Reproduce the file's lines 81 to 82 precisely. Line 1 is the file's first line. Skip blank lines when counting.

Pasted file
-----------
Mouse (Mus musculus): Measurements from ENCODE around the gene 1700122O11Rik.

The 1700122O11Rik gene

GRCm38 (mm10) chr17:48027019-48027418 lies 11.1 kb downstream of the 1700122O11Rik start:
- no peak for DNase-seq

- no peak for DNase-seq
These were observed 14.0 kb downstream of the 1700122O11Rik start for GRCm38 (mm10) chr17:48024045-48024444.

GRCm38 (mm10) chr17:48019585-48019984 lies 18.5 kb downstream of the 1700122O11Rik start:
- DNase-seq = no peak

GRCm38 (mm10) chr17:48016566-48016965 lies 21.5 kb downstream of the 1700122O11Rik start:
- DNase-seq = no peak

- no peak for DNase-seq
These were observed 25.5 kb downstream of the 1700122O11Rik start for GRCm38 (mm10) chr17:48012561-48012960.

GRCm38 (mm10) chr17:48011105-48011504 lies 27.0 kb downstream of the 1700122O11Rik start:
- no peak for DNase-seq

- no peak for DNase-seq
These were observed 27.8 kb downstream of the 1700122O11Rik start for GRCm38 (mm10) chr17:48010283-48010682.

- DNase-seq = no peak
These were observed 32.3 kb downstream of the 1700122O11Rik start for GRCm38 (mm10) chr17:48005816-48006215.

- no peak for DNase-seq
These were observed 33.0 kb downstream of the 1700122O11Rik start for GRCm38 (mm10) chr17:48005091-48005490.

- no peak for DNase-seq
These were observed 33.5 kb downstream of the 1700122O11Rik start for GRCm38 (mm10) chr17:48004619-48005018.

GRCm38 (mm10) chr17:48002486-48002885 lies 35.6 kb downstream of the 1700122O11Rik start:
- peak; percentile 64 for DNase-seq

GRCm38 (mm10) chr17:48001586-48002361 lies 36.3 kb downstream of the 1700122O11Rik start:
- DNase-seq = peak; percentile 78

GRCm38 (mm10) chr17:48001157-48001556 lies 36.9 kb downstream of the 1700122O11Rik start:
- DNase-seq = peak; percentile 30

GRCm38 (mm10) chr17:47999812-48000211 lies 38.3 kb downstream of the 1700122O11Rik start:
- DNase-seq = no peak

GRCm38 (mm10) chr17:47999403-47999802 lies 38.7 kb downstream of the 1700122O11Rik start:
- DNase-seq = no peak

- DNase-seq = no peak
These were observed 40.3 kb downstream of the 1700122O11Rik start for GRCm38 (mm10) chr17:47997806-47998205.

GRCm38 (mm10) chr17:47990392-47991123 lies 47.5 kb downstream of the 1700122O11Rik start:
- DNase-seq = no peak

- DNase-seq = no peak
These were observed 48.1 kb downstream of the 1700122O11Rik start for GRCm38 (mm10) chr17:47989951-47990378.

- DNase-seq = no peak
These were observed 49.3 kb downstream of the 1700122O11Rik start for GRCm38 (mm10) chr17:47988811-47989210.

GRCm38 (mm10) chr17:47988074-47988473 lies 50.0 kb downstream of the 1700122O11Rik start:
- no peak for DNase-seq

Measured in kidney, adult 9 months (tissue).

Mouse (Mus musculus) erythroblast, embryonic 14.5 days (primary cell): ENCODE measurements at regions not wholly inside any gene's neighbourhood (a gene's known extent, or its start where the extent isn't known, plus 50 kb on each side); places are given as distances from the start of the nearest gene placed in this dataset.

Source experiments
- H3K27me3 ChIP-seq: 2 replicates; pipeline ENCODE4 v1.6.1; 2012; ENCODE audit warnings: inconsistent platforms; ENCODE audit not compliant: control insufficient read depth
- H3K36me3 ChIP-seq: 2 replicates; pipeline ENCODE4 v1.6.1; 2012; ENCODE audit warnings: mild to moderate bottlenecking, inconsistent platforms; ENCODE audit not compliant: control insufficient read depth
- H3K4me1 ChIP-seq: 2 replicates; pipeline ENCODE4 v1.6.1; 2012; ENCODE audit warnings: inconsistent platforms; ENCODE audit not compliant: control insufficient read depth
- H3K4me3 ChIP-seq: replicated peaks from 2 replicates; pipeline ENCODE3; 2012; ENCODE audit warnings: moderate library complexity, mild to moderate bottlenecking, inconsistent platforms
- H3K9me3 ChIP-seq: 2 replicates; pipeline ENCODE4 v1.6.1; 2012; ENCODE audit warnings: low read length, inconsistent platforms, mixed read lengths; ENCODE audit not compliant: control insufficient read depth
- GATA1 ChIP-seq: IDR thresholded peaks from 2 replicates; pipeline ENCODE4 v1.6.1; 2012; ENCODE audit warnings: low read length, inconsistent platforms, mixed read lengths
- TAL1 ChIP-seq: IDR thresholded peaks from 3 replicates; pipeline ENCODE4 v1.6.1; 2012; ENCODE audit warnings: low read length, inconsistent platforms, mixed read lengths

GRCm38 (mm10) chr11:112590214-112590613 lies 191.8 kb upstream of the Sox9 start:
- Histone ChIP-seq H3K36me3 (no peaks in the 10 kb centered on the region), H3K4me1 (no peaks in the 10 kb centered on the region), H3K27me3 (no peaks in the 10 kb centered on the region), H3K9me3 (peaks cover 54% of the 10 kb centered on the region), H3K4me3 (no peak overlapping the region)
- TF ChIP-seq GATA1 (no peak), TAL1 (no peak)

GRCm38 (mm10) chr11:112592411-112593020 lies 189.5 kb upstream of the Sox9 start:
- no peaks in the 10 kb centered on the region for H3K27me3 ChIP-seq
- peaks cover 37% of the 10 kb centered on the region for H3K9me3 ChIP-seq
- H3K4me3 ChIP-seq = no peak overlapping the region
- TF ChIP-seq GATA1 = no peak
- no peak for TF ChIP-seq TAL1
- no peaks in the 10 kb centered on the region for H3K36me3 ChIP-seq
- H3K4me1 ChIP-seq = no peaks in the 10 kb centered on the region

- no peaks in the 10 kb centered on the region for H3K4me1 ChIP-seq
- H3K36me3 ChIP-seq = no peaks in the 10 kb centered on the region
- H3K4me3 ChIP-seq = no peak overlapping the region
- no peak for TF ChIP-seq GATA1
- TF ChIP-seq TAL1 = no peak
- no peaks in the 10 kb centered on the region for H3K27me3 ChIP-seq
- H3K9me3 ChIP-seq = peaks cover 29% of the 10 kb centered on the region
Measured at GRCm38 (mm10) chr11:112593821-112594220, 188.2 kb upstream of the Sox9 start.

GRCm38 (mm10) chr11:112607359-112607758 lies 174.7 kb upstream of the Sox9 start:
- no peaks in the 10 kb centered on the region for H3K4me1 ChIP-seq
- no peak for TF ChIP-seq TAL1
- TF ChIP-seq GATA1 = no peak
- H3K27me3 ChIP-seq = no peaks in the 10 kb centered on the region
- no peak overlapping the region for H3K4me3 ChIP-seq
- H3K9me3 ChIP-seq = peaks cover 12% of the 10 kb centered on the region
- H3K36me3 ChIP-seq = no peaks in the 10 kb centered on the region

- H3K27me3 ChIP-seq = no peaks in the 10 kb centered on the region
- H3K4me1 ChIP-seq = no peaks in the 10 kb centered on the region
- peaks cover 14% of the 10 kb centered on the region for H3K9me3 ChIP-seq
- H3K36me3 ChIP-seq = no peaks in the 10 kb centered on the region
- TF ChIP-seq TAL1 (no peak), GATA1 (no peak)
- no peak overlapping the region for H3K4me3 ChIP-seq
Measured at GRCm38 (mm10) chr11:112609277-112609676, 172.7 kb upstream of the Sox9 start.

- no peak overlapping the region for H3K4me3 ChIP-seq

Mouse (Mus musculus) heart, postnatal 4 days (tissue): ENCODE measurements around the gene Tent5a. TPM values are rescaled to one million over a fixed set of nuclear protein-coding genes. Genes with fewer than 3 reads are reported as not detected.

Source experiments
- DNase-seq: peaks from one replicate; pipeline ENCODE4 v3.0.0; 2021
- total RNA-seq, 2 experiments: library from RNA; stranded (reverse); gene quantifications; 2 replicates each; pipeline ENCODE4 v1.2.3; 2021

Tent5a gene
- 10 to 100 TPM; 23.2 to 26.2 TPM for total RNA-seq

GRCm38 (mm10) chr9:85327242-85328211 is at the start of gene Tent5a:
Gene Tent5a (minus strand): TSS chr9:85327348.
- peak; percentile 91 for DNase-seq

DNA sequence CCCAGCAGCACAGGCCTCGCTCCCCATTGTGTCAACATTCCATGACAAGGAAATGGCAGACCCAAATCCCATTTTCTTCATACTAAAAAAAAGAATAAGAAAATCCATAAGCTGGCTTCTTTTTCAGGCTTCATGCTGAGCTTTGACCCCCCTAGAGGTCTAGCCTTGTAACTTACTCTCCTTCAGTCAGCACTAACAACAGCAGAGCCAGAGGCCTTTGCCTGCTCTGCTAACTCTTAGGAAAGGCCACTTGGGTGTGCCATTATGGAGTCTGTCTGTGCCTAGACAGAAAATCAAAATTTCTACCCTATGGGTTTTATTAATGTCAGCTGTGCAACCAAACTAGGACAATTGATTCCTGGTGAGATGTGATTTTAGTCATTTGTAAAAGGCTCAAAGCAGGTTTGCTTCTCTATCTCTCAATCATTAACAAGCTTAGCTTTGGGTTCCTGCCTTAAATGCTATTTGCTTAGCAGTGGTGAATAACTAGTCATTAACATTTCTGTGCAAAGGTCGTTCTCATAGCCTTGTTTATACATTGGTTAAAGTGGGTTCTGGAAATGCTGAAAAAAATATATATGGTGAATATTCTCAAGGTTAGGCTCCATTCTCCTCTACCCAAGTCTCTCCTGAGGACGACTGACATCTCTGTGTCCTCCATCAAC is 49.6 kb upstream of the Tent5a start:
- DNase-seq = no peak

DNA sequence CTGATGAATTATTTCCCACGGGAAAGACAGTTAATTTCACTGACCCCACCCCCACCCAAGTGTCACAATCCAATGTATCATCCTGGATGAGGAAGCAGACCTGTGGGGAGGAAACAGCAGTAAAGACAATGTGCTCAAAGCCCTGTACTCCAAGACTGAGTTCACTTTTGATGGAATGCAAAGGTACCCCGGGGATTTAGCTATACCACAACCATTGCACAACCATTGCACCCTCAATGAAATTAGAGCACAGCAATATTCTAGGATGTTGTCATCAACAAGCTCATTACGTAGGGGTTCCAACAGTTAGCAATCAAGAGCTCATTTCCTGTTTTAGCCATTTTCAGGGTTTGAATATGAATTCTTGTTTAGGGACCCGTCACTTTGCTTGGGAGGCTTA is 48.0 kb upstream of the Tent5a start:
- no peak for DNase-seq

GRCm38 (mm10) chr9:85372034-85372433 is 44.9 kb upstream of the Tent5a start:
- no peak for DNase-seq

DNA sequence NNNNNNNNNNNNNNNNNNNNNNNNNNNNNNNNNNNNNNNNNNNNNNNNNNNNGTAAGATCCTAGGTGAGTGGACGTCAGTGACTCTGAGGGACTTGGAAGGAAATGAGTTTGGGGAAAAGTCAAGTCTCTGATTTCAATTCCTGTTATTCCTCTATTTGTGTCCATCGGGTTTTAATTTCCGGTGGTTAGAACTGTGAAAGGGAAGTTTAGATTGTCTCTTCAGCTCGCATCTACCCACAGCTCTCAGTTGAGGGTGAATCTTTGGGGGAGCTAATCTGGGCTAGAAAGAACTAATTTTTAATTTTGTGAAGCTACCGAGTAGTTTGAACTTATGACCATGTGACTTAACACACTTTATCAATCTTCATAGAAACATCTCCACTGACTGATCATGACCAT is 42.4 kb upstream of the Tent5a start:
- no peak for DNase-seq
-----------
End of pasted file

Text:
- H3K4me1 ChIP-seq = no peaks in the 10 kb centered on the region
- peaks cover 14% of the 10 kb centered on the region for H3K9me3 ChIP-seq